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    猪哥无敌It may, however, be observed, that it has been proposed to divide it into two distinct genera, the one containing the Horse alone, and characterized by the flowing tail uniformly covered with long hair, by the absence of a line of darker coloured hairs along the back, and by the presence of callous protuberances on the hind legs as well as on the fore: the other comprehending the Asses and Zebras, and distinguished by the tail having a brush of long hairs at its extremity only, by the presence of the dorsal line, and the absence of the protuberances on the posterior legs. Such a division, resting as it does on striking but not very essential differences, may fairly be admitted for the purpose of separating the genus into sections; but can hardly be regarded as founded on characters of sufficient importance to disunite so well marked and strongly connected, as well as so limited, a group. In the same paper in[179] which this new arrangement was proposed, the beautiful animal which we have now to describe was first specifically distinguished by Mr. Gray from the Common Zebra, with which it had previously been confounded, and characterized by him under the name of the Asinus Burchellii. Still there exists so much confusion between the two Zebras, many naturalists falling into the same error with Mr. Burchell, who first remarked the distinction between them, and regarding the present animal as the Zebra of zoologists, and the common one in reality as the new species; while others have absolutely counterchanged a part of the characters of each, and thus made confusion worse confounded; that we cannot do better than describe with some little detail the markings of the individual now before us.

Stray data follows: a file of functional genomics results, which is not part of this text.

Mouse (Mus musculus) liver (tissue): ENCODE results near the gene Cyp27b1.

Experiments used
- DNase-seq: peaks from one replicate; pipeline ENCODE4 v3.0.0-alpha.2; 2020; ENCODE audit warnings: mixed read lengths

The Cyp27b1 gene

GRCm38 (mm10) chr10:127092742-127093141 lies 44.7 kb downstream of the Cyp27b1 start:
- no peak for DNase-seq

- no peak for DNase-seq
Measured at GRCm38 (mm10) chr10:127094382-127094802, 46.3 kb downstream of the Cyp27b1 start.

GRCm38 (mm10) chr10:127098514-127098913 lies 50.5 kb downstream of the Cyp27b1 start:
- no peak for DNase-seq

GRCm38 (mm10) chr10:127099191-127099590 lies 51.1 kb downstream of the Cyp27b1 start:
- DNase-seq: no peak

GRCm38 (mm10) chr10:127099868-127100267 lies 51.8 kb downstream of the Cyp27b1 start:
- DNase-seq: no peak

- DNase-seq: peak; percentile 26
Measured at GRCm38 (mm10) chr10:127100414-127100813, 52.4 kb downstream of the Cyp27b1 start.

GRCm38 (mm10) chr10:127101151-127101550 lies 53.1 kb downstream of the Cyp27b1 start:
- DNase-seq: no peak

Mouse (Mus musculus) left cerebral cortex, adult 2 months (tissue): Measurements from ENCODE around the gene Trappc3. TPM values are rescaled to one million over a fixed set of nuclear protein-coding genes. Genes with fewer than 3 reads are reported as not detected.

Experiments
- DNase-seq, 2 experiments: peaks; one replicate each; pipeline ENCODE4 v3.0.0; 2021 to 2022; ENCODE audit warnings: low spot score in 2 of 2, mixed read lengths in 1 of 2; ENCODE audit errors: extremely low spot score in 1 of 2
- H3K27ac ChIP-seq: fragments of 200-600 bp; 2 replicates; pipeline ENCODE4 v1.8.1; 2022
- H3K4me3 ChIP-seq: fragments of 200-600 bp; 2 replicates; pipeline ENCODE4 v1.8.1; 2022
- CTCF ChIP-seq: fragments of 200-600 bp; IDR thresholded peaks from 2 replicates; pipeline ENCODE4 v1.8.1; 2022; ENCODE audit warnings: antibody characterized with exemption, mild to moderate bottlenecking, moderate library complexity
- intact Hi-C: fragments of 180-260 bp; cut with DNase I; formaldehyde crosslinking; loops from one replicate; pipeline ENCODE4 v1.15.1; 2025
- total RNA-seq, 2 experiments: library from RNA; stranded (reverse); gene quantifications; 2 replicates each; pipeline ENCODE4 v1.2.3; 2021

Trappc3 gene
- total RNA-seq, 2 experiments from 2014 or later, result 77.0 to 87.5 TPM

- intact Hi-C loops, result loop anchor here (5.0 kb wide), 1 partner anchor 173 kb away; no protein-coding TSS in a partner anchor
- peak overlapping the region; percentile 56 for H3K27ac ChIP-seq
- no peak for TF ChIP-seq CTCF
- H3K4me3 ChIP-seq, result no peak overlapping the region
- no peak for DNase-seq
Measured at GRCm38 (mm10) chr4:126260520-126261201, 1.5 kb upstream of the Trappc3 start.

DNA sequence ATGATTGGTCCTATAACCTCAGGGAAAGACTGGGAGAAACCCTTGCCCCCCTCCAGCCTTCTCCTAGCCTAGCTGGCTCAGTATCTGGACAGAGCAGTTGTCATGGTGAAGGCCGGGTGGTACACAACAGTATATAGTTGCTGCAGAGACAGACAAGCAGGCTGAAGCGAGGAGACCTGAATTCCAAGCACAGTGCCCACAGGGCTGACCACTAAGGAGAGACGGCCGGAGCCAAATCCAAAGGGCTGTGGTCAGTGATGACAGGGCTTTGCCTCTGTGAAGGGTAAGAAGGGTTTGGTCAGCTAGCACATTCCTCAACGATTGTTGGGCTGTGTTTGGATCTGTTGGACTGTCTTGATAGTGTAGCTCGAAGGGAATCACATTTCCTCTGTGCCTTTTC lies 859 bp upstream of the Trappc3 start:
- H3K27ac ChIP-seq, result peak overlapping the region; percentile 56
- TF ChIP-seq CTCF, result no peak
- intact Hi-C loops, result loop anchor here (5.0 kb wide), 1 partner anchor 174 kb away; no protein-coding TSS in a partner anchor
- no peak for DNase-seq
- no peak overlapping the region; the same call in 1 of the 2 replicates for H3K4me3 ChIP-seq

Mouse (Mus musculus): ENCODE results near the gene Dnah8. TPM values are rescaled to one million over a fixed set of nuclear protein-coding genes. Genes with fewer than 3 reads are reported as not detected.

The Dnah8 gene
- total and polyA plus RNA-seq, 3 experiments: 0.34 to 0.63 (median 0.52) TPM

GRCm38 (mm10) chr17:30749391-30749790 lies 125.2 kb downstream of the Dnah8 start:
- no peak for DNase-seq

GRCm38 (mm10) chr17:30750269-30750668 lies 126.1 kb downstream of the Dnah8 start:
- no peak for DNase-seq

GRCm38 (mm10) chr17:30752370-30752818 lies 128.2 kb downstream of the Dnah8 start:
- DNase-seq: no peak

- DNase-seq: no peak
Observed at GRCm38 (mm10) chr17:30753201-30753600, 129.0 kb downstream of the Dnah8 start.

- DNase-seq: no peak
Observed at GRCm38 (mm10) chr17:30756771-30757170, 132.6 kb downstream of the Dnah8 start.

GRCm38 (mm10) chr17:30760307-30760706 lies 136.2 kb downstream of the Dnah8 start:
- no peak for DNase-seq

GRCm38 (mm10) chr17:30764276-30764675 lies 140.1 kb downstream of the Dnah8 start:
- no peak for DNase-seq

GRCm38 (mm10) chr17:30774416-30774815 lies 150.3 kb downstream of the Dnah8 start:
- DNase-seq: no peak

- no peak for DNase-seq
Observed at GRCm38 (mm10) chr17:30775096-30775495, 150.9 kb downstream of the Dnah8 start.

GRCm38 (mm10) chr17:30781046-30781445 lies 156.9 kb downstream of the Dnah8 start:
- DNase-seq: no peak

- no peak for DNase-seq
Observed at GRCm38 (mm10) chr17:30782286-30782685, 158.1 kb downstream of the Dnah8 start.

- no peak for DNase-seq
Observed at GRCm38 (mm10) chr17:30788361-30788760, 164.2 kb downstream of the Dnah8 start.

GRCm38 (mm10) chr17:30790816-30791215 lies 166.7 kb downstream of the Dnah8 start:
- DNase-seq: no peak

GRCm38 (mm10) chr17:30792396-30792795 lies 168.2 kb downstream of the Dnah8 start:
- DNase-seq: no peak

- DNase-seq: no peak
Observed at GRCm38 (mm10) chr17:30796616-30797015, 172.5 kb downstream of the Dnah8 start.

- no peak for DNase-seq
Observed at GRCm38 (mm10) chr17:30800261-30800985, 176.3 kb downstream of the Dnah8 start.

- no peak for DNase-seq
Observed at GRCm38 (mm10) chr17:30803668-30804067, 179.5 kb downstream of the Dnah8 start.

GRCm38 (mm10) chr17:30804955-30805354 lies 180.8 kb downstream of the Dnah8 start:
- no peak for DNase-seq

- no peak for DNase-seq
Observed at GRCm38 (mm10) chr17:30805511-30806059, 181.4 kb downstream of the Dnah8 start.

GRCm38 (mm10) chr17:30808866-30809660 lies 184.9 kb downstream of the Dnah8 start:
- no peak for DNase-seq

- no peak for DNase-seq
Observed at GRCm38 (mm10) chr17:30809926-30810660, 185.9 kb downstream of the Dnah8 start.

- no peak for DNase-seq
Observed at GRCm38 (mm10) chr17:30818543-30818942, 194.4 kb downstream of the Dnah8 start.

Like other herbivorous quadrupeds they are, generally speaking, quiet and harmless, intent solely upon providing for their wants, and never attacking man or other animals unless provoked or when under the influence of excitement. In this latter case they make use not only of their proboscis, which they wield with great dexterity as a weapon of offence, but also of their tusks, with which they inflict the most tremendous wounds. Their speed in pursuit corresponds rather with the cumbrousness than with the magnitude of their frame, the excessive weight of which soon renders them weary, and compels them to slacken their pace; which, when urged to the utmost, is barely equal to that of a horse of moderate fleetness. They will sometimes penetrate in quest of food into the rice fields and sugar plantations, in which they commit the most extensive ravages, not so much by the quantity which they consume as by that which they destroy. The solitary individuals, which are[172] occasionally met with separate from the general herd, indulge perhaps more frequently in these excesses than the community, which generally avoids as much as possible the habitations of man. It has commonly been imagined that these stray Elephants were the younger and weaker males, who had been driven from the herd by their more powerful fellows; but the fact that they are usually adults of the largest size completely negatives this supposition, and proves that it is of their own free will that they wander thus alone. They attain their full growth between the ages of eighteen and twenty-four, and well authenticated instances have occurred in which they have reached the age of a hundred and thirty years. Indeed there is reason to believe that their life may be sometimes prolonged to two centuries.


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